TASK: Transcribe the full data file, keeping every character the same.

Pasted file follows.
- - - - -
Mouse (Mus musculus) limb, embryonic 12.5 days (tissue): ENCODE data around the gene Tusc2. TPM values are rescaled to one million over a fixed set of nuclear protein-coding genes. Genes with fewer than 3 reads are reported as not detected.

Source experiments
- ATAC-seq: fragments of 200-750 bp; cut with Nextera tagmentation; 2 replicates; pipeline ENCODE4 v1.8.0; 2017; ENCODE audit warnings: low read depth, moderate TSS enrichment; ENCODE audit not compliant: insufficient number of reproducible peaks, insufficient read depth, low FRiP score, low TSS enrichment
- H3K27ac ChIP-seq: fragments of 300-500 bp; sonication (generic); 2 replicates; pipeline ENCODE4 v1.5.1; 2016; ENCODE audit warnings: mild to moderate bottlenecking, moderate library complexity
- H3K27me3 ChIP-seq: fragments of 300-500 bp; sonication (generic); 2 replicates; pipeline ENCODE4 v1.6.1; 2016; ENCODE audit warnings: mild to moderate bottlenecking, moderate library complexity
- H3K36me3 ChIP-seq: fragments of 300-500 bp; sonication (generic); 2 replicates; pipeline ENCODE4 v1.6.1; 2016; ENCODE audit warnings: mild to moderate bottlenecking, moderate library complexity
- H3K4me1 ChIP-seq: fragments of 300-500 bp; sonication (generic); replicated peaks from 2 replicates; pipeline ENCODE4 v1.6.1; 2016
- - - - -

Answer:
Mouse (Mus musculus) limb, embryonic 12.5 days (tissue): ENCODE data around the gene Tusc2. TPM values are rescaled to one million over a fixed set of nuclear protein-coding genes. Genes with fewer than 3 reads are reported as not detected.

Source experiments
- ATAC-seq: fragments of 200-750 bp; cut with Nextera tagmentation; 2 replicates; pipeline ENCODE4 v1.8.0; 2017; ENCODE audit warnings: low read depth, moderate TSS enrichment; ENCODE audit not compliant: insufficient number of reproducible peaks, insufficient read depth, low FRiP score, low TSS enrichment
- H3K27ac ChIP-seq: fragments of 300-500 bp; sonication (generic); 2 replicates; pipeline ENCODE4 v1.5.1; 2016; ENCODE audit warnings: mild to moderate bottlenecking, moderate library complexity
- H3K27me3 ChIP-seq: fragments of 300-500 bp; sonication (generic); 2 replicates; pipeline ENCODE4 v1.6.1; 2016; ENCODE audit warnings: mild to moderate bottlenecking, moderate library complexity
- H3K36me3 ChIP-seq: fragments of 300-500 bp; sonication (generic); 2 replicates; pipeline ENCODE4 v1.6.1; 2016; ENCODE audit warnings: mild to moderate bottlenecking, moderate library complexity
- H3K4me1 ChIP-seq: fragments of 300-500 bp; sonication (generic); replicated peaks from 2 replicates; pipeline ENCODE4 v1.6.1; 2016